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Nov 26, 2015

Old Fashioned Carmel Cake

Carmel Cake Slice

Carmel Cake Slice

This cake has always been a family favorite.  From my family of origin where the “recipe” started, to my present family.  As a teenager, I can remember standing by the stove and stirring the icing for seemed like eternity being careful not to let it burn.  But we always knew that the end result would be the best cake ever.

One of our family traditions has been for me to make each person the cake of their choice.  As I look back on years of photographs of birthday celebrations, it is clear that the Carmel Cake is our favorite.  Once at a church function showcasing foods from our heritage I made this cake.  A gentleman from Nigeria had a slice.  The cake not being from his tradition was a new taste for him.  His eyes lit up like a Christmas Tree in December at the first bite.  Years later he simply calls me, “The Lady with the Cake!”

When I started to make the cake on my own, I called my mama for the “recipe”.  She laughed and said, there’s really no recipe but write this down: two or three cans of Pet milk; 2 – 3 cups of sugar depending on how sweet you want the icing to be; a stick of butter – always use real butter, margarine got too much water in it and you just waste your good ingredients. Add a bit of real Vanilla extract at the end so you cook the flavor out.  Over the years, I’ve firmed up the measurements a bit but the simplicity of the basic ingredients remain the same and the results are So YumMe!

Prepare your favorite layer cake recipe.  I have tried may over the years, including several box varieties.  I use Duncan Hines Butter Recipe for this cake.  Make sure you get the Butter Recipe variety and not the oil variety.  The boxes look very similar.

Carmel Cake Icing

3 cans of Pet or Carnation evaporated milk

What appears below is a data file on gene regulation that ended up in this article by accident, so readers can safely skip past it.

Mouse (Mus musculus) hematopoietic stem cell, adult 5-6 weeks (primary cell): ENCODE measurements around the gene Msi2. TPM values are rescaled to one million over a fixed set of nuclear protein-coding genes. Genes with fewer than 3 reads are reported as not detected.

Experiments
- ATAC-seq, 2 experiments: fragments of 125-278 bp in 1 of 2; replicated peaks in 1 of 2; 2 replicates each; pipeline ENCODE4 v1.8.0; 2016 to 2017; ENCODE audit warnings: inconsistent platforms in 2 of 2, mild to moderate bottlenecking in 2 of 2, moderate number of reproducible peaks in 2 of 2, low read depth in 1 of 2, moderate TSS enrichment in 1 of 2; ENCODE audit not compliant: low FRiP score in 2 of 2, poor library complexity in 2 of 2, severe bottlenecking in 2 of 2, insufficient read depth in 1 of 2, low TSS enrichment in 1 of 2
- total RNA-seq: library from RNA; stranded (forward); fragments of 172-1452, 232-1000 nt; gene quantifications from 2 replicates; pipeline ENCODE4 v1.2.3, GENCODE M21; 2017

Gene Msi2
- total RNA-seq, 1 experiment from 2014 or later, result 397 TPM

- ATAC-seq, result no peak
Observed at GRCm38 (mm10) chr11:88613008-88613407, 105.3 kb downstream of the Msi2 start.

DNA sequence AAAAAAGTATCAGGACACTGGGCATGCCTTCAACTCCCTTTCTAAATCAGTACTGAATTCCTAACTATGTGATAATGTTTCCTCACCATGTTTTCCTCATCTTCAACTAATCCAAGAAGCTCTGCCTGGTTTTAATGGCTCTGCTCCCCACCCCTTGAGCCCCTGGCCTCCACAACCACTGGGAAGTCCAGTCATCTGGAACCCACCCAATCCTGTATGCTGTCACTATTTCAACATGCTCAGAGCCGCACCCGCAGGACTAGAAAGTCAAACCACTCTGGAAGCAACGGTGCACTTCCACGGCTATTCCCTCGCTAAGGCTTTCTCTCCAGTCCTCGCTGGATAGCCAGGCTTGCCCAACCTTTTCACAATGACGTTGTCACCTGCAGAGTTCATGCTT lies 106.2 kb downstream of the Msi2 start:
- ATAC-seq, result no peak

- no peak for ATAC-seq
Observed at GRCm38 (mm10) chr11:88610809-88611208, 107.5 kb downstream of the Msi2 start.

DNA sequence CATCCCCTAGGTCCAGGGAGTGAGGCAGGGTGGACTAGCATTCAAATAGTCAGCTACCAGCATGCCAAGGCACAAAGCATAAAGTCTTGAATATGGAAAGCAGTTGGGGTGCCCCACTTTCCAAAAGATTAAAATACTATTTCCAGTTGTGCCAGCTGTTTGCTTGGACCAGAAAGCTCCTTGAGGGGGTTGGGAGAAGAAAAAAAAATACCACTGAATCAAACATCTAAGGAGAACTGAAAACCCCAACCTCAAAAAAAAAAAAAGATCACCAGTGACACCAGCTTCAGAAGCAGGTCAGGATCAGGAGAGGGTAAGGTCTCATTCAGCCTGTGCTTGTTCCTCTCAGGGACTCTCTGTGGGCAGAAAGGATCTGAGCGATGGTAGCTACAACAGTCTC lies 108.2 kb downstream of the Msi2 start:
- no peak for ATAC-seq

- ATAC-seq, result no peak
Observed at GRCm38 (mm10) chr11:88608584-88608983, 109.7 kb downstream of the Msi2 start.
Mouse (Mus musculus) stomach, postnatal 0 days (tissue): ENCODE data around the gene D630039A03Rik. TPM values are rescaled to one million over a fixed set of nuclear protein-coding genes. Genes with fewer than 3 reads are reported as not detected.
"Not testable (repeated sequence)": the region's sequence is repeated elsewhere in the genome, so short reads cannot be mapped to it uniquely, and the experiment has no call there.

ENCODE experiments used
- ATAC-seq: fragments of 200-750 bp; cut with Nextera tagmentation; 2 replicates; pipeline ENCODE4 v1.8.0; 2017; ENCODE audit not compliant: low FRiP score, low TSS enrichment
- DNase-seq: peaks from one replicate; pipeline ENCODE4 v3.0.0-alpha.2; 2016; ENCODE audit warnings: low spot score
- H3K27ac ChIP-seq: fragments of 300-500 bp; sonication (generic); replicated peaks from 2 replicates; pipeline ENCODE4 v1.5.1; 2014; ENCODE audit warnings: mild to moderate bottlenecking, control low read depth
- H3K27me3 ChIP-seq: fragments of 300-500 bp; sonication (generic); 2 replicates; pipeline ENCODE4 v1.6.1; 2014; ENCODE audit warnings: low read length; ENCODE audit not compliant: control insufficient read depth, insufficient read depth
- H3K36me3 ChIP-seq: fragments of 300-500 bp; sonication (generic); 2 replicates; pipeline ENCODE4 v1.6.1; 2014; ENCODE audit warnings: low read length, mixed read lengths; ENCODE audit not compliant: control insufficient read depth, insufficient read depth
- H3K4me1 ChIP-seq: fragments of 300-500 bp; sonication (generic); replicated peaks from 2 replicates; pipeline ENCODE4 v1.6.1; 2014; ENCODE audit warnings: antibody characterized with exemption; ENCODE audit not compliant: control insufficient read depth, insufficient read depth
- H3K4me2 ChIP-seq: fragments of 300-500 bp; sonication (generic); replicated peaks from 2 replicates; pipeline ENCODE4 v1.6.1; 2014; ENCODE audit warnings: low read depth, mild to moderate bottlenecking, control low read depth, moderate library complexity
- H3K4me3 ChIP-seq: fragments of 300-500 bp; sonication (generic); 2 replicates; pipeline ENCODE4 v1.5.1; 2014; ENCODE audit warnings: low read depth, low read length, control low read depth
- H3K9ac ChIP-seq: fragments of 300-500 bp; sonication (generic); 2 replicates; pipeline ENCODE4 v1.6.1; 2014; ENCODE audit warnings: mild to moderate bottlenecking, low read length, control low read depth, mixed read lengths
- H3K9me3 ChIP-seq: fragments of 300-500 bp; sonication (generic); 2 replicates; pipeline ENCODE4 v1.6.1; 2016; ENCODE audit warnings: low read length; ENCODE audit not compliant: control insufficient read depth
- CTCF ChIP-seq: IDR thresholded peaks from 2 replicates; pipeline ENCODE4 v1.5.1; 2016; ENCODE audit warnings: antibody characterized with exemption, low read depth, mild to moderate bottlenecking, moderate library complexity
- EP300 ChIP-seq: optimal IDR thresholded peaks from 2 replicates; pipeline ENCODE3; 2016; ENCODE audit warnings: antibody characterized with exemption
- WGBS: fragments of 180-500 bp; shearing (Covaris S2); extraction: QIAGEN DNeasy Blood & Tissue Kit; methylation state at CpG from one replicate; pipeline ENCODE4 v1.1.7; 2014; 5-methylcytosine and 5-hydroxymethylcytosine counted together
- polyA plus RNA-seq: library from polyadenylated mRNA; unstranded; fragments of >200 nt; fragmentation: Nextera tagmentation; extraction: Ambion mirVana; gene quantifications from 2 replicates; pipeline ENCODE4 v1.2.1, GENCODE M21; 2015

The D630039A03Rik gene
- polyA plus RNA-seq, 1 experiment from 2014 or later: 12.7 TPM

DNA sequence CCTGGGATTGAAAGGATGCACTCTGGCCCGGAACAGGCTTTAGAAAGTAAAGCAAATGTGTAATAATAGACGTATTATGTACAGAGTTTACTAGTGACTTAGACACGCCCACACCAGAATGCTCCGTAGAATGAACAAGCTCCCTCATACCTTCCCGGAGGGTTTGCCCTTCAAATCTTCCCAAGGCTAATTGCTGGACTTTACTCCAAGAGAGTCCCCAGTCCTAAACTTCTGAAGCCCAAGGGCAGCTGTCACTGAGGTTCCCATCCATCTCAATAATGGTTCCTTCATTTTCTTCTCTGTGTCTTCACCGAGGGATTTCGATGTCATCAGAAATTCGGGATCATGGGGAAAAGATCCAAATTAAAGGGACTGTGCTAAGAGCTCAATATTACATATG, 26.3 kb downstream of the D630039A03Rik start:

2 cups of organic raw sugar

1 stick of butter

1 TBL of Vanilla extract

In a medium sized saucepan, combine all ingredients except the Vanilla extract, stir to combine over medium heat.  When first starting the icing, you may want to use the double boiler method to keep it from burning.  If you don’t have one, one can be improvised by putting the saucepan in a larger dutch oven filled with about three inches of water.  Monitor the water as the icing cooks adding more as needed.

As the icing cooks, it will become thicker and darker in color.  Be patient, stirring the mixture every ten minutes or so.  My mama was amazed that I had found a way not to stand at the stove and stir and stir.  Again, be careful not to let it burn.  Carmel is generally a softer icing and we like it rather thick so I cook it longer.  To check for doness, drop a little icing into a small bowl filled with room temperature water.    If it comes together in a form rather than separating, it’s ready.  At the end of the cooking time, add in Vanilla, stir to thoroughly mix in.

Allow the icing to cool about 20 minutes before applying to completely cooled cake layers.  Any leftover icing can be used in coffee or our favorite way, eaten by the spoonful.  I hope you enjoy this So YumMe Old Fashioned Carmel Cake!

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wife, mother, sister, friend. Business owner, writer, photographer. Yes, it's a lot but life is full of opportunites and we should take full advantage of them.
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